The lower portion of intermediate member 14 and the upper portion of lower member 16 are formed with arcuate surfaces, which together form an arc that is continuous across a lower connection 44. A first hinge plate 46 is secured to member 14 by rivets 48, and a second hinge plate 50 is secured to member 16 by rivets 52. The lugs 54 of hinge plate 46 straddle the center lug of hinge plate 50. Those lugs and the hinge pin 56 that connects them are located between the ends of members 14 and 16. Therefore, lower member 16 must pivot counterclockwise about the axis 57 of the hinge pin 56 from the fully extended position shown in FIGS. 2 and 3, but it can pivot in either direction other than from the fully extended position.

In operation, the angular disposition of the first or upper connection 23 is adjusted by loosing the engagement of nuts 38 with screws 28 sufficiently to permit the arcuate surfaces 18, 22 of members 12, 14 to rotate about center 20 as the slotted holes 40, 42 slide relative the attachments. When the desired angular position is established, the nuts 38 and screws 28 are tightened, which draws blocks 24, 32 and the arcuate surfaces 18, 22 of members 12, 14 into friction contact and secures the desired angular setting of the upper connection 23.

One leg 58 of an angle bracket 60 is secured by rivets 52 to the lower member 16. Another leg 62 of bracket 60 is located near and facing a bracket 64, which is secured to the intermediate member 14 by rivets 48 having a head counterbored in bracket 64. The inner surface 66 of bracket 64 conforms to the contour of intermediate member 14. Preferably, angle bracket 60 and bracket 64 are formed of plastic material.

Bracket 64 supports an adjustment screw 68 having screw threads 70 that extend along the screw shank and are aligned with axis 78. The threads 70 of screw 68 engage internal screw threads, which are tapped along a length 72 of bracket 64. A compression helical spring 74 is located in a bore 76, aligned with axis 78 and formed in bracket 64. Spring 74 is secured in its position in the bore 76 by a set screw 80, which is threaded into bracket 64 and engages consecutive loops of the spring 74.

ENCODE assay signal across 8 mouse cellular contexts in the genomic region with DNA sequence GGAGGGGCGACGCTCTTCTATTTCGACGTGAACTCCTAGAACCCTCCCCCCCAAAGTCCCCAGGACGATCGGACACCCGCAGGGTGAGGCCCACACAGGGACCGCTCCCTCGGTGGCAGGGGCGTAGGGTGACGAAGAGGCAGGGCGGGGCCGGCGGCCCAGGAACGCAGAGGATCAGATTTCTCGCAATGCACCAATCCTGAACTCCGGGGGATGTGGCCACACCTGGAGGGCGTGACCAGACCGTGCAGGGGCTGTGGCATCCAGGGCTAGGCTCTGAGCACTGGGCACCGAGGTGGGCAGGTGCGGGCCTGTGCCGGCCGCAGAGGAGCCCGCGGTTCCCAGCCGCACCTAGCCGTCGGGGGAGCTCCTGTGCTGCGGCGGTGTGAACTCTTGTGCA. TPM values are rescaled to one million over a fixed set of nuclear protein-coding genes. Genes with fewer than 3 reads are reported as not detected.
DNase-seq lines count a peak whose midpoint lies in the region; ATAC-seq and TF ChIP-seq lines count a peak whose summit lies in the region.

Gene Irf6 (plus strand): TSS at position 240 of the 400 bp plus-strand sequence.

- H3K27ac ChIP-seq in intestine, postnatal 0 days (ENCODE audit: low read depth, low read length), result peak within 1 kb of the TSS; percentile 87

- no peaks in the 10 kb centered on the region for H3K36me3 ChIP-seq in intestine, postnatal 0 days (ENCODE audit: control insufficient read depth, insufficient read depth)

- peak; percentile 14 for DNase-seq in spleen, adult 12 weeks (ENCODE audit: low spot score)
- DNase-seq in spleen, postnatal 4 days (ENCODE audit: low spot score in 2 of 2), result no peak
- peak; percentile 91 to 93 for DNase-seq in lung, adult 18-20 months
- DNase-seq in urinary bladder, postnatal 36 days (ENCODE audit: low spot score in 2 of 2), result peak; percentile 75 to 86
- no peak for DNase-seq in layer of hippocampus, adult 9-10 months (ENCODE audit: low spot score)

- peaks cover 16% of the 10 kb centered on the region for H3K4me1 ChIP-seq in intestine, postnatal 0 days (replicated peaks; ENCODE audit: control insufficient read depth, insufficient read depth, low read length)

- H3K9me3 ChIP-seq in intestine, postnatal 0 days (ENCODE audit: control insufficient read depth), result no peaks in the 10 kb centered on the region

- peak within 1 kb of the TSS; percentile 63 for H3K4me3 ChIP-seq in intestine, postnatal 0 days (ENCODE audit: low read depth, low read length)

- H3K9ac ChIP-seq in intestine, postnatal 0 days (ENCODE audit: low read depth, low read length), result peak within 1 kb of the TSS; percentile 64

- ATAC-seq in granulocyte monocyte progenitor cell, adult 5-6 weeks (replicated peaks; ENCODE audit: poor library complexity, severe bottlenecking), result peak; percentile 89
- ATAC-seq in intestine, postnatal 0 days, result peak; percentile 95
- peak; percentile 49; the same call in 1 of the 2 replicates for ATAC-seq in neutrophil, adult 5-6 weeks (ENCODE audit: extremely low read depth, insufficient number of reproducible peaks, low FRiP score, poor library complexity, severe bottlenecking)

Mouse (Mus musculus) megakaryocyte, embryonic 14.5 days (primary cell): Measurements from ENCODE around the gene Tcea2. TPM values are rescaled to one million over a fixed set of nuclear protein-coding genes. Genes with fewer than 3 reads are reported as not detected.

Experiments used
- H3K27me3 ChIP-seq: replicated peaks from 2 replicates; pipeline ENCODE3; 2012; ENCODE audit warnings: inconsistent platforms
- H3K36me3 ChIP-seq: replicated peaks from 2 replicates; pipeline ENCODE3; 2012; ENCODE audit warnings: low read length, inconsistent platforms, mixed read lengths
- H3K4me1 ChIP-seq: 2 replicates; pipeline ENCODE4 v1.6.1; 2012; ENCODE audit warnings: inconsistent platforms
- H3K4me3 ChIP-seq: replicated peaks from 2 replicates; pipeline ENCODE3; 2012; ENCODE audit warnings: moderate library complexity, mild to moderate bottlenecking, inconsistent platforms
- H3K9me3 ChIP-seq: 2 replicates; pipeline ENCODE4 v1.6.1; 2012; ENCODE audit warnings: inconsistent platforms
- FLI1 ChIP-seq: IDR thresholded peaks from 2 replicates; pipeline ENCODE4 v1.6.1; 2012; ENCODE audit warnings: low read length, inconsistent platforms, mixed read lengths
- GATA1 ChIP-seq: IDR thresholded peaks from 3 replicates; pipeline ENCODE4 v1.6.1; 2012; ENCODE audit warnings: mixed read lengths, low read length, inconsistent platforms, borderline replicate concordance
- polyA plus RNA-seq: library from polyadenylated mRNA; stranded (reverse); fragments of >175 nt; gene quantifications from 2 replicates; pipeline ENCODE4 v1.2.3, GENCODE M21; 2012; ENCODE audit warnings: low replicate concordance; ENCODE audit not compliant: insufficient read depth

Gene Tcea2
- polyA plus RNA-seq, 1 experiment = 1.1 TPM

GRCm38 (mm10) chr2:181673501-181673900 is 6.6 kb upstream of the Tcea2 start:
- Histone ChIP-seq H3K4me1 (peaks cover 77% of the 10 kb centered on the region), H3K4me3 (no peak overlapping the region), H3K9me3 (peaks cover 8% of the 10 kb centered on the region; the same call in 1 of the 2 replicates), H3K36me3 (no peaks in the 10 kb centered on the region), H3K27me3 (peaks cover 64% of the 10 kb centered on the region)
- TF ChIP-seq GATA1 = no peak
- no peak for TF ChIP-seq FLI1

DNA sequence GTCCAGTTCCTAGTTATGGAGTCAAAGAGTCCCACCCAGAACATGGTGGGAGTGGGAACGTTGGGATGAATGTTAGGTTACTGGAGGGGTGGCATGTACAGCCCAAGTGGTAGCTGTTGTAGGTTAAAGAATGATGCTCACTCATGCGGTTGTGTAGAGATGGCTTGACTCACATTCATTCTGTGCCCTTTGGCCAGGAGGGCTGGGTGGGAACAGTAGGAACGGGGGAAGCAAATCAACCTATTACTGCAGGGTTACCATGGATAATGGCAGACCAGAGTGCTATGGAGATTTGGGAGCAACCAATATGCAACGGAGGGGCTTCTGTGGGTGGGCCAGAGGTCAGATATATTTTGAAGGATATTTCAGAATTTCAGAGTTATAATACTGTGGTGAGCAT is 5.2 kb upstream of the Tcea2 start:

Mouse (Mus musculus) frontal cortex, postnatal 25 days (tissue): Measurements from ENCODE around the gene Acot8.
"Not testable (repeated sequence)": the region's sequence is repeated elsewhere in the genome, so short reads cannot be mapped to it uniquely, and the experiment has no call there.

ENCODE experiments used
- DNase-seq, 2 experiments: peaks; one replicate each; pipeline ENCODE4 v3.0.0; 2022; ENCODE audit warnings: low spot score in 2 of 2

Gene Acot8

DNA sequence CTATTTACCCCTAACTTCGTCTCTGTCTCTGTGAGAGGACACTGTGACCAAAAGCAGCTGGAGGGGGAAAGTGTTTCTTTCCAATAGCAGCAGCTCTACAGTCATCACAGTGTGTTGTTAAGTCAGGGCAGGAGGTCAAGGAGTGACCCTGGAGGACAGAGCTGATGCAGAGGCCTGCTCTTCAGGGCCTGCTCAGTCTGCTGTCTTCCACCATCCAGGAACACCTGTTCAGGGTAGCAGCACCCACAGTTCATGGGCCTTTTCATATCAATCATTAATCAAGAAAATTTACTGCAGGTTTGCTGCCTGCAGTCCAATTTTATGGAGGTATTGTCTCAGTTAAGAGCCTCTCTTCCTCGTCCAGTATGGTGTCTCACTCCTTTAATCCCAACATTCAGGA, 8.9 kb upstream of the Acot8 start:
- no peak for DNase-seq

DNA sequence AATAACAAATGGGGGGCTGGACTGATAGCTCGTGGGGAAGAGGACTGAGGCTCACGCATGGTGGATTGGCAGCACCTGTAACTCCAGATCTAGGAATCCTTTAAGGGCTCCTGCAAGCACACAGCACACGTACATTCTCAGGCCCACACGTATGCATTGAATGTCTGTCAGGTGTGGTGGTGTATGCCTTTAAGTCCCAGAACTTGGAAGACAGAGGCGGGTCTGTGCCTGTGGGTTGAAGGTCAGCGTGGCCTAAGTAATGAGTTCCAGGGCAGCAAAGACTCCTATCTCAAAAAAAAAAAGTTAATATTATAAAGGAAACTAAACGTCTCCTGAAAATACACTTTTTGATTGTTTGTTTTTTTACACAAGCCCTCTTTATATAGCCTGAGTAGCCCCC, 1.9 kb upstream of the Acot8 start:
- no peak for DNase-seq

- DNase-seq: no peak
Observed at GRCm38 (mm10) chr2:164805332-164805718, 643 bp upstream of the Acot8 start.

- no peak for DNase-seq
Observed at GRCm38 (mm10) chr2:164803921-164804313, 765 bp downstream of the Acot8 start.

Bracket 60 pivots about axis 57 when screw 68 is inserted in bracket 64 with its head at the upper end of bracket 64 and its screw threads engaged with the internal screw threads in bracket 64, as shown in FIGS. 2 and 3. In this configuration, screw 68 is held in place by the engaged screw threads, and its shank acts as a guide to maintain the spring aligned with bore 76 when spring 74 extends past the end face 82 of bracket 64, and the spring elastically opposes and prevents contact between bracket 60 and bracket 64. The diameter of bore 79 in bracket 62 is larger than the diameter of the shank of screw 68, so that the screw has no contact with the bore 79 or bracket 60 when the device 10 is assembled to permit bracket 60 to pivot. Notably, bracket 60 can pivot freely (without resistance) about axis 57, except to the point of contact with spring 74, and ultimately comes to a stop when bracket 60 finally contacts the end face 82 of bracket 64.

Pivoting of bracket 60 about axis 57 is locked out or prevented when the device 10 is assembled such that the head of screw 68 is seated in a counterbore 81 in the leg 62 of bracket 60. Specifically, the screw shank extends through bore 79 in bracket 60 and bore 76 in bracket 64, and its screw threads engaged the internal screw threads in bracket 64 along length 72. When assembled in this way, bracket 60 contacts the end face 82 of bracket 64 and screw 68 holds bracket 60 closed and unable to pivot.